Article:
Acute lower back pain can be extremely distressing. In severe cases getting out of your bed to get to the bathroom can be a challenge! Fortunately, most instances of LBP will resolve within a few weeks. Here are a few tips about how to manage an acute lower back injury:
- Don’t make the injury worse than it already is. Think of a fresh wound, if you keep rubbing and poking the wound it will take a lot longer to heal.
- Avoid aggravating positions i.e. prolonged bending, repeated bending, prolonged sitting, sustained positions, lifting from the ground.
- Avoid sitting especially on a couch.
- If you don’t have the luxury of a baby sitter or having the day off work consider pacing your activities. If you can’t do a task all at once break it up and do it in smaller parts with rests in between.
- Have regular rests (see rest positions below).
- Do short regular walks (around the house if that is all you can tolerate).
- Try and keep the back in a neutral position (see rest positions below).
- Try taking pain killers /anti inflammatories.
- Back braces can be beneficial for short term use.
- Let the back settle down a little first before engaging in too many stretches or strengthening exercises, it might take a couple of days. These exercises are important but in the acute stages they can often aggravate the condition.
- Log rolling (see below) is the easiest and most pain free way of getting in and out of bed.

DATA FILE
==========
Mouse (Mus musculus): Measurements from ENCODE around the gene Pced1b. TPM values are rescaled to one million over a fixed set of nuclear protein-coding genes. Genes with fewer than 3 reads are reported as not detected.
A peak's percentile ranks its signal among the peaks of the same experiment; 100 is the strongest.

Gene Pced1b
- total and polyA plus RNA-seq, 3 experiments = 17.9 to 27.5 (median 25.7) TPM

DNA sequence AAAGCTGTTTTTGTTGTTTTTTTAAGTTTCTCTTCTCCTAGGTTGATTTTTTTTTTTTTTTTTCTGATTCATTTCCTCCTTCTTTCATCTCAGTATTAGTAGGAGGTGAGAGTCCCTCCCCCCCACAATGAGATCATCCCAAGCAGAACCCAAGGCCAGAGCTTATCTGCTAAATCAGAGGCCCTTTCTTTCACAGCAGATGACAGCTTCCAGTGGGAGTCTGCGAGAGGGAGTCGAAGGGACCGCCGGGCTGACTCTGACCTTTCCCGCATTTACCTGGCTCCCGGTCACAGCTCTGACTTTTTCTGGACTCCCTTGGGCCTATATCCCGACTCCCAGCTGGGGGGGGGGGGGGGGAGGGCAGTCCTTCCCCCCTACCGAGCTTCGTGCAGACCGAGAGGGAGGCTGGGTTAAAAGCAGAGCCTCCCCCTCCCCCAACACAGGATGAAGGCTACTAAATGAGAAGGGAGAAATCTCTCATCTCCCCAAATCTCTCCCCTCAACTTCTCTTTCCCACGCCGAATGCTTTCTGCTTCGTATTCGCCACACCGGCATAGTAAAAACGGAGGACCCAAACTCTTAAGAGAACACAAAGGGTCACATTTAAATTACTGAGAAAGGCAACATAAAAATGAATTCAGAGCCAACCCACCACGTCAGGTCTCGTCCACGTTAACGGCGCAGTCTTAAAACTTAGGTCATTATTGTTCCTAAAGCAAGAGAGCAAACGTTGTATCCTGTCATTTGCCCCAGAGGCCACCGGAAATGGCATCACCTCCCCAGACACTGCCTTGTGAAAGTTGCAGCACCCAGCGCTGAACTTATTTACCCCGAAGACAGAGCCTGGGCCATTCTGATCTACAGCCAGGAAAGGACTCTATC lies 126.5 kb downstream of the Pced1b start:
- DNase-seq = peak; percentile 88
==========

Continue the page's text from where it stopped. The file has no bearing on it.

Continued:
- If you decide to have treatment with a physio/chiro/massage therapist, be careful lying on your tummy for too long, you could leave worse than when you came in! If your symptoms are still bad a safer position is side lying.
- (If you have sciatica) As your condition improves your sciatica should start to improve and retract. If an activity makes your sciatica go further down your leg towards your foot you need to stop the activity.
Acute Lower Back Pain- Rest Positions
Acute Lower Back Pain- How to Log Roll
Acute Lower Back Pain- Exercises
Once your pain starts to improve you can gradually start to increase the amount of walking you do. Remember not to over do it, try to go for short but frequent walks, preferably on a firm flat surface.
You can also commence gentle stretches providing they do no aggravate your symptoms. A few basic examples have been provided below:
How do I Know if I am Getting Better ?
Sometimes it can be difficult to tell if your lower back pain is improving or not. Some signs of improvement can include:
- less intense pain
- the area of pain becomes less wide spread and more localised
- you start to experience more stiffness rather than pain
- less symptoms extending into your leg towards your foot (in the case of sciatica)
- improved ability to perform daily activities
If you notice your symptoms are going the opposite way, it can be indication your back pain is being further aggravated. Please note, aggravating activities are often not immediately painful but much worse several hours after (i.e. increased pain after prolonged sitting).
These are signs and symptoms of more serious causes and require urgent medical review:
- Acute LBP following a major trauma (i.e. car accident)
- Acute LBP following a fall and you have Osteoporosis
- Problems controlling bladder and bowel function
- If you experience worsening clumsiness, numbness, weakness and/or balance in both legs
- If you get night pain that does not change with activity
Please keep in mind the information provided is general in nature and should not be used as a substitute to consult your treating health professional. If you have any specific questions or require assistance with your individual treatment requirements please do not hesitate to contact MyFamily Physio Mona Vale, Northern Beaches Sydney.